“Understand your city in danger from explosion and conflagration. Reports only fragmentary. Massachusetts stands ready to go the limit in rendering every assistance you may be in need of… an important meeting of citizens has been held and Massachusetts stands ready to offer aid in any way… P.S. Realizing that time is of the utmost importance we have not waited for your answer but have dispatched the train.”
Upon receiving the letter, C. A. Hayes, the President of the Canadian Government Railway, wept.
(Mac Donald, Curse of The Narrows – The Halifax Explosion 1917, p. 178-179).
The city of Halifax was a bustling port during the First World War, with thousands of troopships and cargo vessels moving in and out each year. On the morning of 6 December 1917, the Halifax Harbour was busy as usual, and two ships were about to pass each other through the Narrows, a dangerous section of water between the harbour and the Bedford Basin. The SS Imo, a Belgian relief ship, had been unable to leave before the anti-submarine nets shut close on the harbour the previous night. Likewise, the SS Mont Blanc, a French munitions ship, had been unable to enter the harbour in time (learn more here). Now on the morning of 6 December, both ships’ captains hoped to get underway. In a rush to escape the busy harbour, the Imo crossed over into the Mont Blanc’s path and failed to defer to the Mont Blanc’s right of way, which was naval law.
When the two ships collided at the entrance to the Narrows, the Imo’s bow tore a hole in the Mont Blanc. More importantly, it crushed a few grains of the extremely volatile dry picric acid. Few of those on shore knew of the Mont Blanc’s explosive cargo; it carried 5.85 million pounds of explosives, including picric acid, TNT, gun cotton, and benzol. When the loose grains of picric acid were set alight by the crushing force of the Imo’s bow, dense fumes from the barrels of benzol on deck caught fire and led the flames directly back to the barrels. In those few seconds, the fate of the ship, and Halifax, were sealed. Expecting an explosion at any moment, the Mont Blanc’s crew abandoned ship, and rowed frantically for shore, but for over twenty minutes the ship was adrift in the Narrows. It eventually came to rest against Pier 6 in the industrial neighbourhood of Richmond, where a crowd gathered to watch it burn.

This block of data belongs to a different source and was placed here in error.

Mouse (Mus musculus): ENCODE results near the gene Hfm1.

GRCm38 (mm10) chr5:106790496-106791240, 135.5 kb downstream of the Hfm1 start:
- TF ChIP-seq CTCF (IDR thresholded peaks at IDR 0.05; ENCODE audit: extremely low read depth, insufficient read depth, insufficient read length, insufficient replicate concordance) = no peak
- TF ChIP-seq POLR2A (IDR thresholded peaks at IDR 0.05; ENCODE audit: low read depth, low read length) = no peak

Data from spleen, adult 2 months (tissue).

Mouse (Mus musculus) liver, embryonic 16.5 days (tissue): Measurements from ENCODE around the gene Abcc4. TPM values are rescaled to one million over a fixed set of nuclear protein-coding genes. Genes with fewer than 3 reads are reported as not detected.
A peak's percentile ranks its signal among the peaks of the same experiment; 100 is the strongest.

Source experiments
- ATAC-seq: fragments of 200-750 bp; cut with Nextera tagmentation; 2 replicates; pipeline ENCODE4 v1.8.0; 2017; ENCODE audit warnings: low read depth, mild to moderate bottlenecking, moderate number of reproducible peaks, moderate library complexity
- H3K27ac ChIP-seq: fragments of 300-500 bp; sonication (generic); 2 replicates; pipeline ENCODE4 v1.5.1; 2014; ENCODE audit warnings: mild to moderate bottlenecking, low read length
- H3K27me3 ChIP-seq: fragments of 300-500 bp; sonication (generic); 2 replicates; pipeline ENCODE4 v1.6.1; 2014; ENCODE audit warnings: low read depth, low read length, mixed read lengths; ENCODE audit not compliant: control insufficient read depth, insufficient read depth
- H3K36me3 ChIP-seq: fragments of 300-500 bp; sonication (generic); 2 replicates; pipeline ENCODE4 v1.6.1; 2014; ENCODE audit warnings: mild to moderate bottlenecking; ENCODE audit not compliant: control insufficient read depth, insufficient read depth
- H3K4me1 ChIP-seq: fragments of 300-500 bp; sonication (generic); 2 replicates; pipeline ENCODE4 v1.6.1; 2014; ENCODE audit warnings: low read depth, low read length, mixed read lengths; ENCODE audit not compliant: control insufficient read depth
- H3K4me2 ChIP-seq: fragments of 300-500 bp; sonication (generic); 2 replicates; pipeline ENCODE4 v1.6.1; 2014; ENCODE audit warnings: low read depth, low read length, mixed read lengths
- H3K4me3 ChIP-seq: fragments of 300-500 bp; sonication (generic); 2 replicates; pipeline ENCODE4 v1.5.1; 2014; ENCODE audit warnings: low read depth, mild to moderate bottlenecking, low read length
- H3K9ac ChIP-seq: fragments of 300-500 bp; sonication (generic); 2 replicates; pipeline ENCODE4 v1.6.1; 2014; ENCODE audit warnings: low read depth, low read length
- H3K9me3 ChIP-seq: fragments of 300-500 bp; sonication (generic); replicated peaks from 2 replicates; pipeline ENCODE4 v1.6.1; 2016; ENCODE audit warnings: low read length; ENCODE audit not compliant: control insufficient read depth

At 9:04:35 a.m. the Mont Blanc exploded in a massive fireball. The explosive crash ripped through the air at “13,320 miles per hour – twenty-three times the speed of sound” (Mac Donald, Curse of The Narrows – The Halifax Explosion 1917, p. 63). The blast’s air wave followed, flattening buildings instantaneously and sending shards of glass through the air, slicing through whatever stood in their path and causing terrible injuries. The ship’s entire hull was hurled in the air, tumbling within the fireball, with most of it simply vapourizing (Mac Donald, Curse of The Narrows – The Halifax Explosion 1917, p. 62). Fragments of the ship tore into the buildings and people in the Halifax Harbour and dockyards. The 1,140-pound anchor shank flew through the air approximately 3.78 km, landing at Armdale, while the ship’s 90 mm gun landed over 2 km away at Albro Lake, Dartmouth. The explosion also caused a large tsunami in the harbour, the resulting twenty-foot wave smashed into buildings, swept people out to sea and decimated the Mi’Kmaq community in Tufts Cove.